Today in history – March 4, 2018

1861 – Lincoln inaugurated

On this day in 1861, Abraham Lincoln becomes the 16th president of the United States. In his inauguration speechLincoln extended an olive branch to the South, but also made it clear that he intended to enforce federal laws in the states that seceded.

Since Lincoln’s election in November 1860, seven states had left the Union. Worried that the election of a Republican would threaten their rights, especially slavery, the lower South seceded and formed the Confederate States of America. In the process, some of those states seized federal properties such as armories and forts. By the time Lincoln arrived in Washington, D.C.,for his inauguration, the threat of war hung heavy in the air. Lincoln took a cautious approach in his remarks, and made no specific threats against the Southern states. As a result, he had some flexibility in trying to keep the states of the upper South–North Carolina, Tennessee, Virginia, Arkansas, Missouri, Kentucky, Maryland, and Delaware–in the Union.

1952 – Ronald Reagan and Nancy Davis marry

On this day in 1952, actor and future President Ronald Reagan marries his second wife, actress Nancy Davis. The couple wed in Los Angeles at the Little Brown Church in the Valley.

Nancy Davis, whose real name is Anne Frances Robbins, met her husband in 1951. (MGM Studios signed her to a contract and billed her as Nancy Davis for her first screen role in the film Shadow on the Wall). The two met in 1951, while Reagan was serving as president of the Screen Actors Guild (SAG) and Nancy was embroiled in an effort to remove her name from the notorious McCarthy-era Hollywood blacklist of possible communist sympathizers. The list actually referred to another actress of the same name, but it was preventing Davis from finding work, so the future first lady contacted Reagan to see if he, as SAG president, could help clear up the confusion. The two fell in love and were married a year later.

1995 – John Candy dies

The larger-than-life comedic star John Candy dies suddenly of a heart attack on this day in 1995, at the age of 43. At the time of his death, he was living near Durango, Mexico, while filming Wagons East, a Western comedy co-starring the comedian Richard Lewis.

Born in 1950, Candy’s first professional acting work was in children’s theater in his native Canada. In 1972, he was accepted into the prestigious Second City comedy troupe in Toronto, where he would become a regular writer and performer for the group’s television program, SCTV, alongside other rising comics like Eugene Levy (later Candy’s co-star in Splash) and Harold Ramis (Ghostbusters). When SCTV moved to network television in 1981, Candy moved with it; that year and the next, he won Emmy Awards for writing for the show. Candy’s recurring (and most famous) SCTV persona was Yosh Shmenge, a clarinet player in a polka band. He would reprise the character in a mock documentary, The Last Polka, on HBO in 1985 and would also play a polka musician in the smash hit Home Alone (1990).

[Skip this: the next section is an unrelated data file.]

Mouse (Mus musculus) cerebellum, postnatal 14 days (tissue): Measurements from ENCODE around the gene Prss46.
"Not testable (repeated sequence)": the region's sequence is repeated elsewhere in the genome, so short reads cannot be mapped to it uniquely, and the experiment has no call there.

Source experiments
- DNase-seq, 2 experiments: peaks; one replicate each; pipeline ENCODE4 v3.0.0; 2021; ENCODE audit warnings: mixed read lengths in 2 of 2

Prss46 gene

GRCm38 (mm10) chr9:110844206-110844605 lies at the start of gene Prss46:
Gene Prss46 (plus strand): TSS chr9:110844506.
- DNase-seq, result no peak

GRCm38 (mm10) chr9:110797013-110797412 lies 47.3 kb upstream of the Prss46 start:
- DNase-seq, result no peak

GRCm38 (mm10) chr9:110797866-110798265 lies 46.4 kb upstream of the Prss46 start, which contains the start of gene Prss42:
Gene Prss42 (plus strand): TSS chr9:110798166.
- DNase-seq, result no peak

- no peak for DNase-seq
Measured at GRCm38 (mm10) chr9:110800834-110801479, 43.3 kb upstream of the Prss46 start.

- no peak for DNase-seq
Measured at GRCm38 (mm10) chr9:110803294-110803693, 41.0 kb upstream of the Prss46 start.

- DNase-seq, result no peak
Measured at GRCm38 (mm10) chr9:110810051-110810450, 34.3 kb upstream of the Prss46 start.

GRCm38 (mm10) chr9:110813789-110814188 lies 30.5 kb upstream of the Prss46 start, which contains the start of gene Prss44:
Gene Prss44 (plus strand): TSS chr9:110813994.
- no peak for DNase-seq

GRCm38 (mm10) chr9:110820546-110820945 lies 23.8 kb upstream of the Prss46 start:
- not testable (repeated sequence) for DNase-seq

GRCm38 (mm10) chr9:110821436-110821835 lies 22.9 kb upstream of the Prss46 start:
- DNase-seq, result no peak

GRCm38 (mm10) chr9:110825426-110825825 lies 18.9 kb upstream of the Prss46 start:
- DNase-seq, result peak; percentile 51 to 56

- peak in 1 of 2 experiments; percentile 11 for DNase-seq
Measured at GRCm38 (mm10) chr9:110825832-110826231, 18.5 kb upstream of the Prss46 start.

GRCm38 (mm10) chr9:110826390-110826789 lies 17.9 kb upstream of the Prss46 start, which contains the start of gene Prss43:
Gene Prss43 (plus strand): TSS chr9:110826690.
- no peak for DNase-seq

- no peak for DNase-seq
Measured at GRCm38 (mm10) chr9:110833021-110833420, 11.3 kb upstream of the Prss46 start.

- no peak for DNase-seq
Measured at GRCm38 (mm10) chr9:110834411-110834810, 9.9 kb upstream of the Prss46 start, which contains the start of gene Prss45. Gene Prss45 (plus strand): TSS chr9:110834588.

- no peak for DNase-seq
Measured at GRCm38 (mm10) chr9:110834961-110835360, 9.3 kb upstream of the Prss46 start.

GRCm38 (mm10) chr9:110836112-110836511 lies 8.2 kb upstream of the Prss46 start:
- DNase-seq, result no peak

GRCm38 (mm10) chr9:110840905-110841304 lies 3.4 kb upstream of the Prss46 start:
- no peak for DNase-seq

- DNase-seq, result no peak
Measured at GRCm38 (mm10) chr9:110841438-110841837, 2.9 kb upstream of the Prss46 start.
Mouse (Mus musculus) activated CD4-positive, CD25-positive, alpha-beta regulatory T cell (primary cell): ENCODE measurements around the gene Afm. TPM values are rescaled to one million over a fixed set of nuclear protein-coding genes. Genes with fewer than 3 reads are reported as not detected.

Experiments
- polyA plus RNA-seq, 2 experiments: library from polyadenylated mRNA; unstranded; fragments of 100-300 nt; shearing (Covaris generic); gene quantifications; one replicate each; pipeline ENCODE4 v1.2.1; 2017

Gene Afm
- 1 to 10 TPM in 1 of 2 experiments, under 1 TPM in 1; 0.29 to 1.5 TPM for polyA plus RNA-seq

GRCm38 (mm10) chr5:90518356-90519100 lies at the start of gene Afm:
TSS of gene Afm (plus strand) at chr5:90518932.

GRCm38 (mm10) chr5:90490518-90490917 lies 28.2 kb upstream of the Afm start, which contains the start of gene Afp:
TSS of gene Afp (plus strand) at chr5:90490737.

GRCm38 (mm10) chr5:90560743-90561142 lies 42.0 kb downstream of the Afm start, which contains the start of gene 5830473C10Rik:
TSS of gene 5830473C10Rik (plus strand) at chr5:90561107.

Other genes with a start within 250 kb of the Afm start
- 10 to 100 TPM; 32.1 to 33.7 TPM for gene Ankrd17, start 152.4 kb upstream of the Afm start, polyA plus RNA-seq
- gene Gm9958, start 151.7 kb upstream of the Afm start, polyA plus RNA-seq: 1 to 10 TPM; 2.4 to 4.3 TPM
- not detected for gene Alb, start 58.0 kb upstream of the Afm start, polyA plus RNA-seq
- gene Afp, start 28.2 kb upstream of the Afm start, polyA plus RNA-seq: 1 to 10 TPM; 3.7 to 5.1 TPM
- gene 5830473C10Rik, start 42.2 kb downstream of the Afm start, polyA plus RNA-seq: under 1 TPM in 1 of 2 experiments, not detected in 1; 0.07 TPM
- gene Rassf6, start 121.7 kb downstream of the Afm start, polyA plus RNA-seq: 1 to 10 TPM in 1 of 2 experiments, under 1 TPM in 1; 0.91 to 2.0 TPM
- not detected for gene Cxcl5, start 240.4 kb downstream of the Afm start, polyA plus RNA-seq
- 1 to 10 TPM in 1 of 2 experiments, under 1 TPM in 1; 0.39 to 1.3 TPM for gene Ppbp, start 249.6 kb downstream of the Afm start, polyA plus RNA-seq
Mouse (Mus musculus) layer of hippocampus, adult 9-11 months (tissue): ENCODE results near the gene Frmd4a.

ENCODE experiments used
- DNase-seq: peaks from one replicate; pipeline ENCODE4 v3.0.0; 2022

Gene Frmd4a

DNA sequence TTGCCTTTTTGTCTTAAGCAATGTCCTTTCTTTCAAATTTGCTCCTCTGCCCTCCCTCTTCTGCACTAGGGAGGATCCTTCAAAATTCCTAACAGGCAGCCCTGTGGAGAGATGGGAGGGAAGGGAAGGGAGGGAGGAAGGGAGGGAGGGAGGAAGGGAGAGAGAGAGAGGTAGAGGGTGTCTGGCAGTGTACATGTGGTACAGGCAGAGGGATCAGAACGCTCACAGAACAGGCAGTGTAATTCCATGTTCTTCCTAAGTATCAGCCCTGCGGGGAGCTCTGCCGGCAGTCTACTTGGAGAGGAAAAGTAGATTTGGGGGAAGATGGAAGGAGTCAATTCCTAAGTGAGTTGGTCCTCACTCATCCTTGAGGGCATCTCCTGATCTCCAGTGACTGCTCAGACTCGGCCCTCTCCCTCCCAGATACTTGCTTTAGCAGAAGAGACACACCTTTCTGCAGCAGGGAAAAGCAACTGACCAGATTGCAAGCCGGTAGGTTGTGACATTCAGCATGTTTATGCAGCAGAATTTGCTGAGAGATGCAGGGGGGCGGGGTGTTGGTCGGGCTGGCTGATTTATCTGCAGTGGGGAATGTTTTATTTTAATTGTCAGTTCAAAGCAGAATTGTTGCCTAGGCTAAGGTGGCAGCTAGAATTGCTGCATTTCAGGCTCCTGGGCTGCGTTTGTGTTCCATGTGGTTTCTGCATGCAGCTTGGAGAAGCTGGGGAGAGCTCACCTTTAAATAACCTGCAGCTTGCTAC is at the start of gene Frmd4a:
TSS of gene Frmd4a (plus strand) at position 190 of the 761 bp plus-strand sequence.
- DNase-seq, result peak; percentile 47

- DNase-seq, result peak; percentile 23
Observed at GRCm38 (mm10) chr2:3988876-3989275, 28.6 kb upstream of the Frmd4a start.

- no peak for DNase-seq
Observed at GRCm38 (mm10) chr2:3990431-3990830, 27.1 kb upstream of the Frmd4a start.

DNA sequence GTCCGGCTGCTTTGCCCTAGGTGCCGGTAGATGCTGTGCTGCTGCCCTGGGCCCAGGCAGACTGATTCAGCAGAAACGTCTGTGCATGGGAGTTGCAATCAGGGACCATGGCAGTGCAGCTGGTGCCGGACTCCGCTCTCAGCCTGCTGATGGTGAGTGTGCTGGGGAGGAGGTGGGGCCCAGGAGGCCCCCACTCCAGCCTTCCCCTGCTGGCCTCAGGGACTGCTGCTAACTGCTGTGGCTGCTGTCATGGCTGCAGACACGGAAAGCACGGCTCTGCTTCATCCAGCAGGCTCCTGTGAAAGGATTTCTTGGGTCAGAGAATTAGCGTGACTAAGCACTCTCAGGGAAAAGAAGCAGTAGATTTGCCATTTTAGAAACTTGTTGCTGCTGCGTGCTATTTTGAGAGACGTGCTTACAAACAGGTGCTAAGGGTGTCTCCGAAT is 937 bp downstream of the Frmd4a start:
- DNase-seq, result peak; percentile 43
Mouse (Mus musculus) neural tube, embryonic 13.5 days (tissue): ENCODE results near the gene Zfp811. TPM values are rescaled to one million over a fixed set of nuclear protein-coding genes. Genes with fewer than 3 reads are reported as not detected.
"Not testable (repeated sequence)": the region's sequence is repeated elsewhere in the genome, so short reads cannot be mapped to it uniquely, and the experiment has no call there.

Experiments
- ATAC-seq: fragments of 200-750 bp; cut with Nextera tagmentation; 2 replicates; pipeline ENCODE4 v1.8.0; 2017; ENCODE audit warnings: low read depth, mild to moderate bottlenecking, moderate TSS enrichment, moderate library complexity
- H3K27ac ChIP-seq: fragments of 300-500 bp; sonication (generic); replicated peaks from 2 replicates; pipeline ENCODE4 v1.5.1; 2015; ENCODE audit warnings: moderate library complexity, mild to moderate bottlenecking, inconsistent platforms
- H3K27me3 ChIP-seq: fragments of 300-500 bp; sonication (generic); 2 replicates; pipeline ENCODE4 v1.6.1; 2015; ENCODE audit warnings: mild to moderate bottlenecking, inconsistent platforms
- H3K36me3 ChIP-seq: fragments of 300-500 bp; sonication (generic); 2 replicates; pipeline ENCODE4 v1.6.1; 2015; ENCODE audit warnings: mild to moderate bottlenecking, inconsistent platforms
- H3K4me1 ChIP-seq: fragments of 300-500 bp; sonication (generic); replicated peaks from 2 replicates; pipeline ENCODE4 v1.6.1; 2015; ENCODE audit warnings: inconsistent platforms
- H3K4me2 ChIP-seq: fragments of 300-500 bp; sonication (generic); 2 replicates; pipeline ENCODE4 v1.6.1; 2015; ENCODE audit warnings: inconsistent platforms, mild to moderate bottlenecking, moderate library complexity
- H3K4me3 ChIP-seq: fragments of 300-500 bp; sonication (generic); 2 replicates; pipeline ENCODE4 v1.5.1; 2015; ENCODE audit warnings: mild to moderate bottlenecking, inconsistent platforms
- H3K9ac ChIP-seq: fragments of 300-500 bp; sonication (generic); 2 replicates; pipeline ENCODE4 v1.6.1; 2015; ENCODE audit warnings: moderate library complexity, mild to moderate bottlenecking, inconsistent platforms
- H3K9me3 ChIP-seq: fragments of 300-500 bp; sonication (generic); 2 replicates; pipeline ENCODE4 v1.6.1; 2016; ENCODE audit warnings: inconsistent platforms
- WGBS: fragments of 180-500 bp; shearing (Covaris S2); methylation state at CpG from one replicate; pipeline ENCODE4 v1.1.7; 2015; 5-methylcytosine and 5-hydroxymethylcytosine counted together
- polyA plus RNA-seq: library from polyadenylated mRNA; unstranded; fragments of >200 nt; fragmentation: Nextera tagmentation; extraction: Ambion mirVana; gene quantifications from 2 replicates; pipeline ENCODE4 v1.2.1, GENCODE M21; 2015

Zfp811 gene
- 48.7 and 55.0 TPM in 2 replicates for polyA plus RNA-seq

2005 – Martha Stewart is released from prison

On this day in 2005, billionaire mogul Martha Stewart is released from a federal prison near Alderson, West Virginia, after serving five months for lying about her sale of ImClone stock in 2001. After her televised exit from the facility, Stewart flew on a chartered jet from nearby Greenbrier International Airport to New York, where she would serve out her remaining five-month home confinement on her 153-acre Bedford, New York, estate.

On December 21, 2001, Stewart sold about 4,000 shares of ImClone Systems, a company run by her friend Sam Waksal that develops cancer-therapy drugs. The next day, the company s stock tanked after news broke that ImClone s newest cancer drug, Erbitux, had been rejected by the FDA. Waksal, who also sold stock before the drug s rejection was made public, was arrested on charges of insider trading and later sentenced to more than seven years in prison.